Subsection (v) Views were split on whether or not this subsection should be retained or amended. Those delegates seeking amendment cited the need for this subsection to take account of the complexity of modern business practices and the nexus between private and public enterprises and projects. Those seeking to retain the subsection cited the potential for corruption or misuse of public funds for personal pecuniary gain.

Workshop 3: What changes if any, would you make to Section 44 of the Constitution?

Within working groups delegates considered a survey of options for addressing Section 44 and collectively agreed on preferred options for changes and the proposed wording for amendments.

Following Workshop 3, results of the survey were conveyed to Convention delegates who then agreed that a referendum should be undertaken to decide whether or not changes should be made to the Constitution together with the wording to be included in the referendum.

4. The referendum The proposed changes to Section 44 of the Constitution that delegates agreed be put to the referendum are as follow (changes shown in bold) -

Any person who at the commencement of their term in Parliament:

i is under any active acknowledgment of allegiance, obedience, or adherence to a foreign power, or is an active subject or a citizen or entitled to has sought the rights or privileges of a subject or a citizen of a foreign power: or

ii. is attainted of treason, or has been convicted and is under sentence, or subject to be sentenced, for any offence punishable under the law of the Commonwealth or of a State by imprisonment for one year or longer: or

iii. is an undischarged bankrupt or insolvent: or

iv. holds any office of profit under the Crown, or any pension payable during the pleasure of the Crown out of any of the revenues of the Commonwealth: or

v. has any direct or indirect pecuniary interest in any agreement with the Public Service of the Commonwealth, otherwise than as a member and in common with the other members of an incorporated company consisting of more than twenty-five persons:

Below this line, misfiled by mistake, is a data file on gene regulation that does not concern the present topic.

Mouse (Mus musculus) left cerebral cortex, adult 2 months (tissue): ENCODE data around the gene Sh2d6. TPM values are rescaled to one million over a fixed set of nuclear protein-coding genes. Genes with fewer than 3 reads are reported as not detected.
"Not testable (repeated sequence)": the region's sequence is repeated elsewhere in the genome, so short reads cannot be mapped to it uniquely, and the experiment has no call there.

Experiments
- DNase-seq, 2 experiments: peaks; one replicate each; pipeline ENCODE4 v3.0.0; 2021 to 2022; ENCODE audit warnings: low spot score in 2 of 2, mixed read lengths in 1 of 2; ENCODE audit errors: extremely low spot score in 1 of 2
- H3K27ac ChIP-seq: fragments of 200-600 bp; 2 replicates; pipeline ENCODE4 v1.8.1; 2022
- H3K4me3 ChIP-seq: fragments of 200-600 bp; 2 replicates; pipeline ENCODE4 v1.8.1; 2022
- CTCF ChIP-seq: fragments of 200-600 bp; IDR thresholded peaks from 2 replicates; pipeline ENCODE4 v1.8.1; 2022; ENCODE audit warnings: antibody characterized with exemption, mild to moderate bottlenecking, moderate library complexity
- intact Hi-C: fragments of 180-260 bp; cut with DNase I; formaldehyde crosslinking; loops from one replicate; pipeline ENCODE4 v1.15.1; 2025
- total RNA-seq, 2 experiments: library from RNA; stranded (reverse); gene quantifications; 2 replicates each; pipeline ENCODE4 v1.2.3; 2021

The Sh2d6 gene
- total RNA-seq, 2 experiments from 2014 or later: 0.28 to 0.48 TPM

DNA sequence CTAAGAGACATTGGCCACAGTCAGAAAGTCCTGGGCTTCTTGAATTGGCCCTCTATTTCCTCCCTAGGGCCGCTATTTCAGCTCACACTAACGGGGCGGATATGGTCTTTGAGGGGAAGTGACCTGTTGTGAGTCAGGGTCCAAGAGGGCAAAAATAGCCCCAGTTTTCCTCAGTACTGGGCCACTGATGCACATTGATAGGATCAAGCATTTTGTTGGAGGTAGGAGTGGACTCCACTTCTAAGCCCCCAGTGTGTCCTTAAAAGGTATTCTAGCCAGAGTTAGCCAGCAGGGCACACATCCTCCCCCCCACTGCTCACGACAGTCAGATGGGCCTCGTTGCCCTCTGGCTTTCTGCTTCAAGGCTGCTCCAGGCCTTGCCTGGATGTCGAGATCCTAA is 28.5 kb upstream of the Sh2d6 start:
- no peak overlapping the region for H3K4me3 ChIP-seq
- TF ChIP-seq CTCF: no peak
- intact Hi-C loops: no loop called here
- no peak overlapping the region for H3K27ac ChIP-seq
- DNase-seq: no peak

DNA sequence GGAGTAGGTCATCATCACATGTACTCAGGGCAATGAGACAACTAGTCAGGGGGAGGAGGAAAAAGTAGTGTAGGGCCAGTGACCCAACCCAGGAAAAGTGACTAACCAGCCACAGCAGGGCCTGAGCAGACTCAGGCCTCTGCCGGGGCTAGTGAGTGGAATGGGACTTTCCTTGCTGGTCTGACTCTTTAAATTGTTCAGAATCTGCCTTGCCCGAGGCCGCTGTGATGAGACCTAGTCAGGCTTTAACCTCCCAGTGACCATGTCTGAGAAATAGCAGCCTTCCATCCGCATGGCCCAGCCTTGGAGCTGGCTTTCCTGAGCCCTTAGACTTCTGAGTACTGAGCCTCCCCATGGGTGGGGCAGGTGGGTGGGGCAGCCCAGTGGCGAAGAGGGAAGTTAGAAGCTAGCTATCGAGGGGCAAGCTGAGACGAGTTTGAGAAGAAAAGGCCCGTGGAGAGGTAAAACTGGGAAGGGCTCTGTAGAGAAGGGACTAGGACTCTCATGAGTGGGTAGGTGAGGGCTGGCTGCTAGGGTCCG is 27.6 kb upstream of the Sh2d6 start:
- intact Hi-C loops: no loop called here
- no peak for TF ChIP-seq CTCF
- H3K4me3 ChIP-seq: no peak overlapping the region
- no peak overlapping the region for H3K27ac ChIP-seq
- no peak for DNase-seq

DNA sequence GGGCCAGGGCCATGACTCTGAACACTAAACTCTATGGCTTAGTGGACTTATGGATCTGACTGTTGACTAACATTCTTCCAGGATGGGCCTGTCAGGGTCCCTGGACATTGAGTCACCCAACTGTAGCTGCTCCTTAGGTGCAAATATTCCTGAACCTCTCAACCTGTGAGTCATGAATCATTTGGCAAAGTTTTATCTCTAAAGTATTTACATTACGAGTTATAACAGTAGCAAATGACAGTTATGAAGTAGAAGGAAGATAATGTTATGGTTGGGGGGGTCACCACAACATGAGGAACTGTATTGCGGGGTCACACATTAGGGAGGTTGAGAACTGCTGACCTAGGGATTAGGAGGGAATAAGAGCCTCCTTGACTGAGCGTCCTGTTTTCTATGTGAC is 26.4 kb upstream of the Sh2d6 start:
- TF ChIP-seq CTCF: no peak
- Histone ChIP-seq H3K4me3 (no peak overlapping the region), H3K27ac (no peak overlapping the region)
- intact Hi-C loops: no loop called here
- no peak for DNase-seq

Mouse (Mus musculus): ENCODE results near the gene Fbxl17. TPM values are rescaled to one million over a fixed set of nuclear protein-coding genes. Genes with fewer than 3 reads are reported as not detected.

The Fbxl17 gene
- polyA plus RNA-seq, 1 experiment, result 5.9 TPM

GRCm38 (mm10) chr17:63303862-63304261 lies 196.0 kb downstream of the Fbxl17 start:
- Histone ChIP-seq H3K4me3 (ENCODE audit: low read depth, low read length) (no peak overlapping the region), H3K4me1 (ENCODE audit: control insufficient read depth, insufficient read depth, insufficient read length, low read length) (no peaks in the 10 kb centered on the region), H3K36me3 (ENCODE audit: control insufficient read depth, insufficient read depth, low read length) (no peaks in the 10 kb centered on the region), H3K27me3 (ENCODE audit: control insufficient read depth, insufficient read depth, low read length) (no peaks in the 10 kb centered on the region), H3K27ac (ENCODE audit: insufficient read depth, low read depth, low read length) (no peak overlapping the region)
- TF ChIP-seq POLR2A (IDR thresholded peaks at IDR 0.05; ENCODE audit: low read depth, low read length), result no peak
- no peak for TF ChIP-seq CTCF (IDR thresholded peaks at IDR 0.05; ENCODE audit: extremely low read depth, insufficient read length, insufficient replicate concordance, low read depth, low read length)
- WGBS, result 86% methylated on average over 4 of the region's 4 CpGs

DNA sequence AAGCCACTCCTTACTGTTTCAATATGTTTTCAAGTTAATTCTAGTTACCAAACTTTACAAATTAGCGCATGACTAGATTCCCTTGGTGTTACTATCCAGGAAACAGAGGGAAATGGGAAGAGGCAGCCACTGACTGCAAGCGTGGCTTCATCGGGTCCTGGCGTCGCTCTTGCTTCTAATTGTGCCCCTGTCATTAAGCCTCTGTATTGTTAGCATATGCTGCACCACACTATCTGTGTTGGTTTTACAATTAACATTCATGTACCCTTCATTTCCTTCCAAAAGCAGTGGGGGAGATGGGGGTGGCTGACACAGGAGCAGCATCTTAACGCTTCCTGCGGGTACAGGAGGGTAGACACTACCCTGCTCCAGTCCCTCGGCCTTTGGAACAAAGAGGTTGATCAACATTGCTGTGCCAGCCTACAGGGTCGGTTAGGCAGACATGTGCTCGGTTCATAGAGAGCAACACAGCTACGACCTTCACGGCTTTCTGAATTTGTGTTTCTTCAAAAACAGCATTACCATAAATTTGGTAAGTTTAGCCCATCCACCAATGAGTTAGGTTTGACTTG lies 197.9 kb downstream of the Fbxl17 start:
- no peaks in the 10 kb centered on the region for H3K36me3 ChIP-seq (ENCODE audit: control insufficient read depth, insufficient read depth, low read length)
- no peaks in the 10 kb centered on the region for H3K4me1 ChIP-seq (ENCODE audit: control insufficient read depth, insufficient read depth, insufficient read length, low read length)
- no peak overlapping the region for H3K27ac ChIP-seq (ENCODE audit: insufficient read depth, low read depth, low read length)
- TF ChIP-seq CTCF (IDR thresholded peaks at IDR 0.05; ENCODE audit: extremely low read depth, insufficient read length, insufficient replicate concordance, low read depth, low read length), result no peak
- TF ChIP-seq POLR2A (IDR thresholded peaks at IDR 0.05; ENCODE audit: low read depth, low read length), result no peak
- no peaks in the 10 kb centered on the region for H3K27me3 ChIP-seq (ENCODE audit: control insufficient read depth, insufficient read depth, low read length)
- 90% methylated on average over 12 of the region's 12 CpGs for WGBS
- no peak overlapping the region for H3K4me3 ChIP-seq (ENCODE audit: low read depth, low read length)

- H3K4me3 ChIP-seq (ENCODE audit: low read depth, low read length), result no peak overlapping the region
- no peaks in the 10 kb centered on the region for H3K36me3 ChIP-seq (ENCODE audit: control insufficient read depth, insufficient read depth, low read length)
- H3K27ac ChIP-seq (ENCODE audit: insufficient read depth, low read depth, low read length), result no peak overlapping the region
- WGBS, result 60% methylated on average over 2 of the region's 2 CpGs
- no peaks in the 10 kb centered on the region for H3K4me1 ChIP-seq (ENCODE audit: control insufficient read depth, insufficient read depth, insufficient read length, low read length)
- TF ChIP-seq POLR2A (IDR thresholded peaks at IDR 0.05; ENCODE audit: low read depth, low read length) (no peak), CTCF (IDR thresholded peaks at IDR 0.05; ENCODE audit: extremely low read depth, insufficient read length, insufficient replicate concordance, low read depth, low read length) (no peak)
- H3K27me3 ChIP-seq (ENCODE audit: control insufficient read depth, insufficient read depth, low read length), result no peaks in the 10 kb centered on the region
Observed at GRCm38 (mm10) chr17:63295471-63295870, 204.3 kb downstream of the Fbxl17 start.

shall be incapable of being chosen or sitting as a senator or a member of the House of Representatives.

But subsection (iv) does not apply to the office of any of the Queen's Ministers of State for the Commonwealth, or of any of the Queen's Ministers for a State, or to the receipt of pay, half pay, or a pension, by any person as an officer or member of the Queen's navy or army, or to the receipt of pay as an officer or member of the naval or military forces of the Commonwealth by any person whose services are not wholly employed by the Commonwealth.

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Delegates then voted on the referendum question:

Do you agree with the changes to the Constitution?

Voting results were:

National Tally Board Formal YES Formal NO

Is the majority in favour?

New South Wales 20 9 Y

Victoria 20 4 Y

Queensland 5 17 N

Western Australia 8 6 Y

South Australia 9 3 Y

Tasmania 3 1 Y

Australian Capital Territory 2 3

Northern Territory 3 2

NATIONAL TOTAL 70 45

As a majority of voters in the majority of States was in favour of the changes, and a majority of voters nationally was in favour of the changes, the delegates of the twenty-third National Schools Constitutional Convention voted in favour of changing the Australian Constitution.

5. Convention Outcome This Communiqué will be forwarded to Senator the Hon. Scott Ryan, President of the Senate who will present the Convention Communiqué to the Parliament for incorporation into Hansard.